“This is hardly fresh,” I say. “Do the summers keep getting worse?”

“Yes.”

“I’m too hot to even eat.”

“Good,” he says. “Because the food was a ruse.”

He drops a calendar book down on the table between us.

“What is this?”

“It’s a planner,” he says. “Dates, times, numbers. We need to start getting organized about this thing.”

“The wedding?”

“Yes,” he says. “The wedding. Unless we start making phone calls, everything is going to be booked. They are already. We’re too tired at night to talk about it, and this is how we got four years down the line.”

“And a half,” I remind him.

“Right,” he says. “And a half.”

He bites his bottom lip and shakes his head at me.

“We need a human planner,” I say.

“Yes, but we needed to plan to even get a planner. A lot of the top people book up two years in advance.”

“I know,” I say. “I know.”

“I’m not saying this is like, your area—” David says. “But I think we should do it together. I’d like that. If you want.”

“Of course,” I say. “I’d love that.”

This is how badly David wants to marry me. He’ll take his lunch hour to look over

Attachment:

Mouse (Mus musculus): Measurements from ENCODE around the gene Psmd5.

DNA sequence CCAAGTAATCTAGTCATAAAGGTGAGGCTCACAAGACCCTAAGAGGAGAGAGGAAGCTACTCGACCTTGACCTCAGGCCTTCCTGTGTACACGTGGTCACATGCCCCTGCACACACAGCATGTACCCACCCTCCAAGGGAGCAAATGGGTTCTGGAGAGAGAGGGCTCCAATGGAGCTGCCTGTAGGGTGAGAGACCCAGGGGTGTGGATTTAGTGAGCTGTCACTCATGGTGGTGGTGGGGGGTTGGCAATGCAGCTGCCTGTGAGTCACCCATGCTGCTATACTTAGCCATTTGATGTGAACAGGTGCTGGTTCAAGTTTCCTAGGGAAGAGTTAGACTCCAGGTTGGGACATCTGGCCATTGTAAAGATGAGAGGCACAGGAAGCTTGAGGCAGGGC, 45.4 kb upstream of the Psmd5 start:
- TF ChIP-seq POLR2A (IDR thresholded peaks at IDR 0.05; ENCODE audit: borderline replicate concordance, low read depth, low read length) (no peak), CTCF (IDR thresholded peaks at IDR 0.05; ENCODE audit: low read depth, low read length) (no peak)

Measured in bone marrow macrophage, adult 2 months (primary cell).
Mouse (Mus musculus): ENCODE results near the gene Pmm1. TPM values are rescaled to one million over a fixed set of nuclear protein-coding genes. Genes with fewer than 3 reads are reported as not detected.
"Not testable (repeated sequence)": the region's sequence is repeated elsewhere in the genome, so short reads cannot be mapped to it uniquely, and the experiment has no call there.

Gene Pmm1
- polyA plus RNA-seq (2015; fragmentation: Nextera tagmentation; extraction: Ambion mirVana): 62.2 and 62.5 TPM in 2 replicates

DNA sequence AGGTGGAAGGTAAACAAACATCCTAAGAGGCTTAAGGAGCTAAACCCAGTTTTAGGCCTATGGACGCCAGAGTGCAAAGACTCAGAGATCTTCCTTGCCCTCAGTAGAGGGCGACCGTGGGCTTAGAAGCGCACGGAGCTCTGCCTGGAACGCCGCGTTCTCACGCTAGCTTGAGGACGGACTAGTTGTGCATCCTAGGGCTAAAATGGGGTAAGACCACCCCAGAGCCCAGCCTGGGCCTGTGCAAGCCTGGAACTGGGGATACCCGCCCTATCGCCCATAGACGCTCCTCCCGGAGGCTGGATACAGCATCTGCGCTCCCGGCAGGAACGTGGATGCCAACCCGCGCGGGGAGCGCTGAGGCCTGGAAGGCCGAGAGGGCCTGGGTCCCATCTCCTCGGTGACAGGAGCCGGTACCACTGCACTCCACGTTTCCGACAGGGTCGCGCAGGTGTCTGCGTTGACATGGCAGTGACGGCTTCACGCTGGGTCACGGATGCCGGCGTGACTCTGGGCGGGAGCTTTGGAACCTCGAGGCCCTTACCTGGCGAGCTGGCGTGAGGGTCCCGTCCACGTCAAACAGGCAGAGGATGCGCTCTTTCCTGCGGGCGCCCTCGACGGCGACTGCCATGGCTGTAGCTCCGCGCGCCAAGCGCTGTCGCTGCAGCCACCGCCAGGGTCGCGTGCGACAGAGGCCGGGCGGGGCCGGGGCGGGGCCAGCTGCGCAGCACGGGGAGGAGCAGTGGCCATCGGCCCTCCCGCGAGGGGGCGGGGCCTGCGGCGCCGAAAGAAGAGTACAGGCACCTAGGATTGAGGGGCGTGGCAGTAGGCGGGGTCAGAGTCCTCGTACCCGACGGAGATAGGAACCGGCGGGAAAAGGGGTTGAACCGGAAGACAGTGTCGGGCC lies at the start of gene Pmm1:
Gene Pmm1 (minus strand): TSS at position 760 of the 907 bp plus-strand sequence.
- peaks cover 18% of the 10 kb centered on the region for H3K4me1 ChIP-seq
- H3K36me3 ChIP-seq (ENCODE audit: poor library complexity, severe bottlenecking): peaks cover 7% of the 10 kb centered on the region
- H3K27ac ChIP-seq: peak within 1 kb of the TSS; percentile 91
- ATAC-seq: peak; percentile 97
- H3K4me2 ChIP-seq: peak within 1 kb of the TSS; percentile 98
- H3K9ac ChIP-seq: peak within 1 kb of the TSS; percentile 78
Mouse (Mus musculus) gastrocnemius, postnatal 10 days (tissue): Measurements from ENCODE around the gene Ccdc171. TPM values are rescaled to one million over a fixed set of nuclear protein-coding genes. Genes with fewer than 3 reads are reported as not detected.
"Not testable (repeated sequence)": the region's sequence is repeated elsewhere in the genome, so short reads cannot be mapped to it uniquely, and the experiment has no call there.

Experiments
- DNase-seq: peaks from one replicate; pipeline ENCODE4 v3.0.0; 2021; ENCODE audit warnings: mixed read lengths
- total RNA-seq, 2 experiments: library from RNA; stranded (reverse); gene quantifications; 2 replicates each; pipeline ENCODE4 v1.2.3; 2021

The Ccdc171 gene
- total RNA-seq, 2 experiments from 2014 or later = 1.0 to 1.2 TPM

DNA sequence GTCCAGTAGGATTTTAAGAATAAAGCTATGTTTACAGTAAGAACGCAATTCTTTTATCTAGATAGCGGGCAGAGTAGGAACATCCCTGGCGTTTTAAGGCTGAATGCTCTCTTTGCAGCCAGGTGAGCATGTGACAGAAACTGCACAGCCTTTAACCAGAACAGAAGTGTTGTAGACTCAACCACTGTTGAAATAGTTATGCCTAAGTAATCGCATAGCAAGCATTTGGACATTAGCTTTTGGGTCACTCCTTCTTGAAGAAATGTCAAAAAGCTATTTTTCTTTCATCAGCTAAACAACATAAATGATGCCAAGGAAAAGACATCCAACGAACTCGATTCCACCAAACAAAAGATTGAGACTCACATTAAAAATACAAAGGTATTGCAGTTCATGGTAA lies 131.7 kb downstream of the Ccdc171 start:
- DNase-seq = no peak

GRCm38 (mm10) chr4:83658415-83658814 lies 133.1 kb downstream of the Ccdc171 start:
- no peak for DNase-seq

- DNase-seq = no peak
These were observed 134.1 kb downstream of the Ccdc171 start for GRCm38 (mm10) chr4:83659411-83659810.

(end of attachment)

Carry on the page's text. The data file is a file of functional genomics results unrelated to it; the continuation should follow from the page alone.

Brides.

“No cheesy shit,” he says.

“I’m offended at the suggestion,” I say.

“And I don’t think we should have a wedding party,” he says. “Too much work, and I don’t want a bachelor party.”

Pat’s, in Arizona, didn’t exactly go according to plan. They booked the wrong hotel and ended up getting delayed at the airport for nine and a half hours. Everyone got drunk on beers and Bloody Marys, and David was hungover the rest of the weekend.

“I’m with you. Bella can hold our rings, or something.”

“Fine.”

“And white flowers only.”

“Works for me.”

“Heavy cocktail hour, who cares about dinner?”

“Exactly.”

“And open bar.”

“But no shots.”

David smiles. “No special wedding shot? Alright then.” He flips over his wrist. “Nice progress. I gotta go.”

“That’s it?” I say. “Planner and run?”

“You want to have lunch now?”

I look at my phone. Seven missed calls and thirty-two new emails. “No. I was late when I got here.”

David stands and hands me my salad. I take it.

“We’ll get it done,” I tell him.

“I know we will.”

I imagine David wearing a sweater and a gold band on his ring finger, opening wine in our kitchen on a cozy winter night. A sense of sustained comfort. The materials of a warm life.

“I’m happy,” I tell him.

“I’m glad,” he says. “Because either way, you’re stuck with me.”